A: It seems to me they are enhancing the game. ... Barry Bonds is widely assumed to be a steroid user. I don't know if it's true. But if he is, he's the biggest draw in all of sports today. How is that ruining baseball• People come out, by the millions, just to see Barry Bonds. And (baseball Commissioner) Bud Selig wants us to think that if Bonds is using steroids, baseball would be better off if Barry Bonds were banned• It's incoherent. It's ludicrous to say this is ruining baseball.
Q: Are steroids harmless•
A: No. Not harmless. But the severity of the risks and the frequency of the risk are wildly overstated in almost every press account that discusses risk. There are common risks that are mostly cosmetic or reversible. ... There are changes in blood lipids that are in the undesirable direction -- the good lipids go down and the bad lipids go up -- and this gets translated by the press (and by some doctors) into statements that there is an increased incidence of heart disease or stroke. I don't know of any evidence of that.
Q: The reports that NFL players or pro wrestlers are dying from past steroid overuse are just...?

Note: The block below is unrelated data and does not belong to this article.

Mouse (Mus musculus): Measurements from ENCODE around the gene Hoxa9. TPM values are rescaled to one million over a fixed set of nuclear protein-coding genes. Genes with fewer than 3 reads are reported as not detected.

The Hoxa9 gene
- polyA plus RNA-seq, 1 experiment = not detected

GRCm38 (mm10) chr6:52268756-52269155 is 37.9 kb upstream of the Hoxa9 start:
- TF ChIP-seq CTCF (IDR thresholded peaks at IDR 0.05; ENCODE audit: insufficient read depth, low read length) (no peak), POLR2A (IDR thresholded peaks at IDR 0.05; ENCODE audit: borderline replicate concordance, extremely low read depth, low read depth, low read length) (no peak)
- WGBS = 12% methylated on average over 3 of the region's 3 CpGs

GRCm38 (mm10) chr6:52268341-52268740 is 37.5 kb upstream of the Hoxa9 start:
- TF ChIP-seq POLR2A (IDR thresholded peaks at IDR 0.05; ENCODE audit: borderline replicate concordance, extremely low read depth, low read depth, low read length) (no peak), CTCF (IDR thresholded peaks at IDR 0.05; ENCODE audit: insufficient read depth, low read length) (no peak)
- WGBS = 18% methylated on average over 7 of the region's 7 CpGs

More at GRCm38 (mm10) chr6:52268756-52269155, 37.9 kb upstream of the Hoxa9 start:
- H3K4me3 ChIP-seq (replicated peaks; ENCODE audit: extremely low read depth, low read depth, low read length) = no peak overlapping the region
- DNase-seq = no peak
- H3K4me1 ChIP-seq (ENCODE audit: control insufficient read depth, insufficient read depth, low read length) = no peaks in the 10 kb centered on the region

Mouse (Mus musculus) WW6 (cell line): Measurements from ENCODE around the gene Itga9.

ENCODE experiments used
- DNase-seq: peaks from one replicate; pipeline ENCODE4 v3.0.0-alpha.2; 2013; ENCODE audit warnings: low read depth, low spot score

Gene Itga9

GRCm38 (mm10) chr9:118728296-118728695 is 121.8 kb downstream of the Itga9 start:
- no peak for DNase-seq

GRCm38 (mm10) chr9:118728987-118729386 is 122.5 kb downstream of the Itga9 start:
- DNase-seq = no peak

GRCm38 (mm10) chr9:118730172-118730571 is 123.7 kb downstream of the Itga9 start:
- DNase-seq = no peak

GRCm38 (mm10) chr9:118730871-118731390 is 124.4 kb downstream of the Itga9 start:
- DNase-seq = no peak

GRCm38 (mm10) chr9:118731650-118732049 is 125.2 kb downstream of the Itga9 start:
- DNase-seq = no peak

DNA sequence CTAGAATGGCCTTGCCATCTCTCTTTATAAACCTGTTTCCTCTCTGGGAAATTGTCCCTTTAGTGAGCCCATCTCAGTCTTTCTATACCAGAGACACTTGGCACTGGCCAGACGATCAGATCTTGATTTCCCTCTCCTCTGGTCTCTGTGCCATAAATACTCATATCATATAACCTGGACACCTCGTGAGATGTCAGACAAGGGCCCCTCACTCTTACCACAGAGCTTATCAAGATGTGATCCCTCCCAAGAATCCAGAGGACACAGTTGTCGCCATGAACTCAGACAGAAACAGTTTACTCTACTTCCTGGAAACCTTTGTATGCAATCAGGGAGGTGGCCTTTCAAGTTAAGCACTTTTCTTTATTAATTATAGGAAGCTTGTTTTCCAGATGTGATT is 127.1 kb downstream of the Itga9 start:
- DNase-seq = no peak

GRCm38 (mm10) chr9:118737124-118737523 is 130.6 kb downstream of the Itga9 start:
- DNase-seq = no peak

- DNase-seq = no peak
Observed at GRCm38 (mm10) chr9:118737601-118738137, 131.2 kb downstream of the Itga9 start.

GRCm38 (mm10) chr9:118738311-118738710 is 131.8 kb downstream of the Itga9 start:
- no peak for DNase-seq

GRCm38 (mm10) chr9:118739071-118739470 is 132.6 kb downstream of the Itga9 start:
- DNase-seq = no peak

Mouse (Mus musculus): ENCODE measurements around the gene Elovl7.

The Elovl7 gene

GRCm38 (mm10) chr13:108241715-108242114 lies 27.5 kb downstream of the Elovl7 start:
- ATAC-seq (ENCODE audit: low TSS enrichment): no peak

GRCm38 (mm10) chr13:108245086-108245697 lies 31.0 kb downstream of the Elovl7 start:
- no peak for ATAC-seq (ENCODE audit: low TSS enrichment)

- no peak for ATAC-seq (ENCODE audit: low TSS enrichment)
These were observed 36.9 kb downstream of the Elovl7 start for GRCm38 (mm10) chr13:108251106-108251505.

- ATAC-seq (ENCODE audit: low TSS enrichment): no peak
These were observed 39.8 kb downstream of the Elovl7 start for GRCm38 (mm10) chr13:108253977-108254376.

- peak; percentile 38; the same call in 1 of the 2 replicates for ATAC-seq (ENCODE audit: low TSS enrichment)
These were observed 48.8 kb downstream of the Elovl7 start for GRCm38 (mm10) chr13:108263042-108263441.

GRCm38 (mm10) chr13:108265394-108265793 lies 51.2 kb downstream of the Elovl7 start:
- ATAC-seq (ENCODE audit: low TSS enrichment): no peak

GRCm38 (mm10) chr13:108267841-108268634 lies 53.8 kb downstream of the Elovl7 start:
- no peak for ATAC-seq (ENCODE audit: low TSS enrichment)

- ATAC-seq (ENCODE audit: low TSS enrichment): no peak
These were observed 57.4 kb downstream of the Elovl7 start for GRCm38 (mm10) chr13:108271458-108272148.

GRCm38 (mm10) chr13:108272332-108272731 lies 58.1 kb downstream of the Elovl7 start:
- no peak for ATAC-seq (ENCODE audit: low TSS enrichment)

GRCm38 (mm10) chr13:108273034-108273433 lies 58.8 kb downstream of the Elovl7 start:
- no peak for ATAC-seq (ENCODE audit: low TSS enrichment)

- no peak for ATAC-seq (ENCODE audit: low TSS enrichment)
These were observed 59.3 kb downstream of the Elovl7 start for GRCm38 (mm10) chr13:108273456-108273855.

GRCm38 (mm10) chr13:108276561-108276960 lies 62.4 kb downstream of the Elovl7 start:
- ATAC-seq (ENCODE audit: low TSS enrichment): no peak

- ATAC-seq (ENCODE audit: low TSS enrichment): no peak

A: Wildly exaggerated. If you can get a doctor to give you a reference for a reasonably scientific article that shows a higher incidence of death in NFL athletes who are using steroids, I'd love to see it. I've tried to review the entire world literature on this. I can't find the evidence for that statement.
There is one very serious risk for children, which is that they will stunt their growth. That's one of several reasons that I and everyone else are totally against use by children, and I think there should be rigorous testing of children.
Q: Doesn't drug use destroy the whole idea of fair competition and "the spirit of sport"?
A: Absolutely not. What destroys fair competition is unequal access to things that affect performance. When Ben Johnson was castigated for using steroids in the '88 Olympics and had his medals taken away, literally on the same day, Janet Evans, America's sweetheart, is holding a press conference, bragging about the greasy swimsuit that she had used that she was quite sure played a major role in her getting a gold medal.
That is unfair competition, because she was very happy about the fact that the East Germans did not have access to that technology. Johnson was using something that everybody had access to, practically on the training room table.
Q: Why do you care so much about this issue?
A: Mainly because of the hypocrisy. It just bothers me when people get on soapboxes claiming something is immoral yet tolerate other things that are much more clearly immoral.
Q: Your position is getting a lot of favorable press of late. Does that make you hopeful that things might change?